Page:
Simply lashing out at these people as “evil” monsters does not solve anything. The reality is that they lacked the time and the money to bring up their children properly, and missed out on the essential support they needed from public services.
Building a Support Network for Young Parents
This is not the first time that a spate of child abuse cases has scandalized the public and dominated the news. In the early 1970s, the public imagination was captivated and horrified in equal measure by the “coin locker baby” incidents, in which newborn babies were abandoned in railway station coin lockers. According to a survey carried out by the Ministry of Health, Labor, and Welfare in 1973, as many as 251 children under the age of three had died as a result of violent abuse or neglect. In most cases, the people responsible were blood relatives of the victims. The total number of children abused in this way was many times larger than the equivalent figure today.
In fact, between 2005 and 2014, pregnant women and new mothers in the 23 municipalities of central Tokyo were three times more likely to die from suicide than from illness or disease. Pregnancy can drive socially disadvantaged women to despair—this basic fact has not changed since the days of the coin locker babies. If the mother dies alone, it is suicide; if she takes her baby with her, it is considered a joint suicide (shinjū); if the mother does not die but the baby does, it is considered a case of child abuse. Most often, the children who die from child abuse are less than one year old.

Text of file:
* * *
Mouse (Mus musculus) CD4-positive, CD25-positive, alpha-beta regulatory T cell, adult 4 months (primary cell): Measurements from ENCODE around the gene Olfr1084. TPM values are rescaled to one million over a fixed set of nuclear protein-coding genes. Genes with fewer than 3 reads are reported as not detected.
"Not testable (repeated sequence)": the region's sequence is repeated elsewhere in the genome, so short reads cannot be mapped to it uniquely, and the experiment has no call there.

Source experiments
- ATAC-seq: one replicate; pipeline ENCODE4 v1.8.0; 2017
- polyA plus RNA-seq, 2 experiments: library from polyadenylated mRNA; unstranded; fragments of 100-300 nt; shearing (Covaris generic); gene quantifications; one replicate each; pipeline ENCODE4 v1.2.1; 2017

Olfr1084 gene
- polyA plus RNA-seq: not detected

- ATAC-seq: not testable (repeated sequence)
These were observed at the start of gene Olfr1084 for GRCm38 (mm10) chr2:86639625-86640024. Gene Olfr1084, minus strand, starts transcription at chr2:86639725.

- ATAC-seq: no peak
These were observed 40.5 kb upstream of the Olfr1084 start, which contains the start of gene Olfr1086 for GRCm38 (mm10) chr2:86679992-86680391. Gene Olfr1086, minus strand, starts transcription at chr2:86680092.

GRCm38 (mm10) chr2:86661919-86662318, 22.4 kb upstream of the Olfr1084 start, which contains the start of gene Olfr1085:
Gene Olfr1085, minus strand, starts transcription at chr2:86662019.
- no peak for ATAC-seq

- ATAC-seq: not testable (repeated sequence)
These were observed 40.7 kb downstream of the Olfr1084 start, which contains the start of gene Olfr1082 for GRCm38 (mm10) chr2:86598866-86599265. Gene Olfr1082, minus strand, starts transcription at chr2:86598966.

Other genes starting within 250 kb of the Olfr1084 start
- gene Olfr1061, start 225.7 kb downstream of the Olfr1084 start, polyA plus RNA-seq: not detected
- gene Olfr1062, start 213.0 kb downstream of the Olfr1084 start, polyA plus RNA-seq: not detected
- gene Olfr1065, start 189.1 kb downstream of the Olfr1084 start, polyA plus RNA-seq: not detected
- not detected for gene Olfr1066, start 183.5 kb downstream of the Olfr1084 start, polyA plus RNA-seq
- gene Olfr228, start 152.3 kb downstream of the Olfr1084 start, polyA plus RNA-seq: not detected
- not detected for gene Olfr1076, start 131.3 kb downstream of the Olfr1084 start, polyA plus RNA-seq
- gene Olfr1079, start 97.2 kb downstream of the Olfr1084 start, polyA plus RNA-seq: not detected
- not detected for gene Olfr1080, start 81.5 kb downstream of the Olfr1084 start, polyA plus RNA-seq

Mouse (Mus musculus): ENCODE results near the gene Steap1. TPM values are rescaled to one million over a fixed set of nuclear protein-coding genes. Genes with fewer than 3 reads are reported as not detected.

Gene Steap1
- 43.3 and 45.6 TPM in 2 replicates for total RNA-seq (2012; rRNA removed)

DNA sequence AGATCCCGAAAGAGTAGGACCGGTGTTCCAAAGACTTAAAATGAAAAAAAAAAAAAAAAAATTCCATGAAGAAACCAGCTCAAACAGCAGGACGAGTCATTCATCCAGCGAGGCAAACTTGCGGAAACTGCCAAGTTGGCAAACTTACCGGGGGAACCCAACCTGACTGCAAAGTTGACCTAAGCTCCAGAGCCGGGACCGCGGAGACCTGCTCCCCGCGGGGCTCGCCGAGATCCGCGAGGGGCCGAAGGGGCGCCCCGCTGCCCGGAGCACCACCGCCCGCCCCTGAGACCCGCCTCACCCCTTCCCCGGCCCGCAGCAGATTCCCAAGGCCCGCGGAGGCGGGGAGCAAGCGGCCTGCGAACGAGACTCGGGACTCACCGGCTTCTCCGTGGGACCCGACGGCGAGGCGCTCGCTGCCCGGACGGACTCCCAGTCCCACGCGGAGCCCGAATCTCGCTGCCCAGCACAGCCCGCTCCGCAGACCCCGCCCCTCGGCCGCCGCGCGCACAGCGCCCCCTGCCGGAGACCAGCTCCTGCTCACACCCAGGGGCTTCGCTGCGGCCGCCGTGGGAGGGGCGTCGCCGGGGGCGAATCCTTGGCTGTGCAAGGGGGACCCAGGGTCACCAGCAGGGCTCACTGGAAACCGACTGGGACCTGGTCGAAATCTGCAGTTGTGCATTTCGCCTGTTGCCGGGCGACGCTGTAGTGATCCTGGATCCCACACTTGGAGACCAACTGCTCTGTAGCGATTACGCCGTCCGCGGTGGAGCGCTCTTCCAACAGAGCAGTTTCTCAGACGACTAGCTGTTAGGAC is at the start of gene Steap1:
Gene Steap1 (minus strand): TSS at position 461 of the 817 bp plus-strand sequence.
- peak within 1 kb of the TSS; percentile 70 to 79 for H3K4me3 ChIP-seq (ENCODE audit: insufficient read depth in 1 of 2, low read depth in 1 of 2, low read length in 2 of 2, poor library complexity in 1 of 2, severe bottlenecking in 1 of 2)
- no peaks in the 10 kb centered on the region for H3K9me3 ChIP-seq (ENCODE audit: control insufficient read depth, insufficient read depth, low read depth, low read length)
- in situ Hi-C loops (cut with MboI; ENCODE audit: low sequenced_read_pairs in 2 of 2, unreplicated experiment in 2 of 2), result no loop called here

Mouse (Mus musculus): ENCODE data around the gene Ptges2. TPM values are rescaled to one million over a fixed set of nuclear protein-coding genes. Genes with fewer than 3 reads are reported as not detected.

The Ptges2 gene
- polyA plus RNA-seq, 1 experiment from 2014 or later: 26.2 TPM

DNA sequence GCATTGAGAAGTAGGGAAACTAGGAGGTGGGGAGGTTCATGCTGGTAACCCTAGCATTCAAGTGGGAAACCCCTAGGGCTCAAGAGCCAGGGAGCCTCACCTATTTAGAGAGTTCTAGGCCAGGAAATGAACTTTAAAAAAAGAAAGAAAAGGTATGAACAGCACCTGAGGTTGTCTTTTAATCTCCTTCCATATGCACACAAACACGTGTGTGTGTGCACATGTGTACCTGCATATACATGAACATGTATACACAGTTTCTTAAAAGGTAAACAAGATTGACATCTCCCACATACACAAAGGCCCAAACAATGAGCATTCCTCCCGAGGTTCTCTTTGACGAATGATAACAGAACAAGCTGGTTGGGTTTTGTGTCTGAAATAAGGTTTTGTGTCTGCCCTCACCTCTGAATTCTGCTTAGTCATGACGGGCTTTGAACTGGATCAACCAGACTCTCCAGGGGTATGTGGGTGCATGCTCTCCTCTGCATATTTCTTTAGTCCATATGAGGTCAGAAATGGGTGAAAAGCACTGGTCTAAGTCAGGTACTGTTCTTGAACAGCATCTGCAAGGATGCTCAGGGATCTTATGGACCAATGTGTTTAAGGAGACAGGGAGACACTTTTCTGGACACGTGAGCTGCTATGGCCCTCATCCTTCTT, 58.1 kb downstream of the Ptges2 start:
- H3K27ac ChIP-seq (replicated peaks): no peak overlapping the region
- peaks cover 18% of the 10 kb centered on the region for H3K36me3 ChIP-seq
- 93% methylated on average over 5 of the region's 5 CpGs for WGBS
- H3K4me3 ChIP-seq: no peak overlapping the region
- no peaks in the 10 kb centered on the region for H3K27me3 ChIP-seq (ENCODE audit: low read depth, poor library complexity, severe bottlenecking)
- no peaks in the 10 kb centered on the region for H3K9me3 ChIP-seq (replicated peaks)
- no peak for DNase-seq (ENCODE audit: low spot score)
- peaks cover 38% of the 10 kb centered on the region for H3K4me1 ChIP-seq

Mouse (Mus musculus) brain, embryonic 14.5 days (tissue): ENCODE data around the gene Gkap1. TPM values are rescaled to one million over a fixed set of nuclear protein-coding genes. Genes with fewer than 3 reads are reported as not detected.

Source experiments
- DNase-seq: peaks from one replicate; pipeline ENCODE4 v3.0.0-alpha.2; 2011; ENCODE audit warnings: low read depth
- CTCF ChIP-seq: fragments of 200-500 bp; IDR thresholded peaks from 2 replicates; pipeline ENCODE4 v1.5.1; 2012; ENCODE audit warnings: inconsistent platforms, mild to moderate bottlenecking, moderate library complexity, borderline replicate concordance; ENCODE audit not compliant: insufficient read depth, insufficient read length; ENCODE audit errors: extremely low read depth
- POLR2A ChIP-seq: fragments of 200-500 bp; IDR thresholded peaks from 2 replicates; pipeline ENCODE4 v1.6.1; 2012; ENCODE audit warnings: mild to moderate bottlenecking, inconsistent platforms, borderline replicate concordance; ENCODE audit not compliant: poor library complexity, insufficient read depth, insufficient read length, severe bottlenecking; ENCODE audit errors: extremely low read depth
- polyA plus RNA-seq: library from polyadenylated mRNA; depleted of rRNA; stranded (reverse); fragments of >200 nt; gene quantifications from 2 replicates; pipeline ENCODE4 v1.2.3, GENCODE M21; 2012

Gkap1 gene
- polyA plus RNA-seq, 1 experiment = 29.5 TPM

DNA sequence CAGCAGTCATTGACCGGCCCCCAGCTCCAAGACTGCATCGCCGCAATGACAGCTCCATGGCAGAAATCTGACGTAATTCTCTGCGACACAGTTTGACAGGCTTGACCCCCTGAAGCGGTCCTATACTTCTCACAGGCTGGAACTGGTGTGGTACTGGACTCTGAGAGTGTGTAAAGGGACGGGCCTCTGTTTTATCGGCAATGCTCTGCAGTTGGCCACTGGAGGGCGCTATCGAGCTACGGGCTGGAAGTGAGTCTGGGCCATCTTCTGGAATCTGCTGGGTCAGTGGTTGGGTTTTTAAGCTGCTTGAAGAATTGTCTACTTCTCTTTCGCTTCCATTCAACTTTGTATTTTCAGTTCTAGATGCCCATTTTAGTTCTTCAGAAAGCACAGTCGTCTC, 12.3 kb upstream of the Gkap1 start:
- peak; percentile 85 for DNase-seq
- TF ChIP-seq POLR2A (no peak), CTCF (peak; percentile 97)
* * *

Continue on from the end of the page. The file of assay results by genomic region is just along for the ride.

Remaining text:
Since the case in Meguro earlier this year, steps have been taken to strengthen the Child Guidance Centers and the services they can provide. This is an important move. But the most effective policy the government could take would be to do more to help young people become more integrated into society, equipping them to meet people and feel confident about asking for help, and put a framework in place so that bringing up a child is no longer the responsibility of the parents alone but also the responsibility of the wider society. When parents feel excluded by society, their frustration and desperation can sometimes lead them to use horrendous violence against children, the most vulnerable members of that society.
In 2016, the Child Welfare Law was revised to prioritize the rights and best interests of the child. In 2017, the Ministry of Welfare published a vision for childcare and a new society, outlining the process by which it will work to make the ideals of child welfare a reality.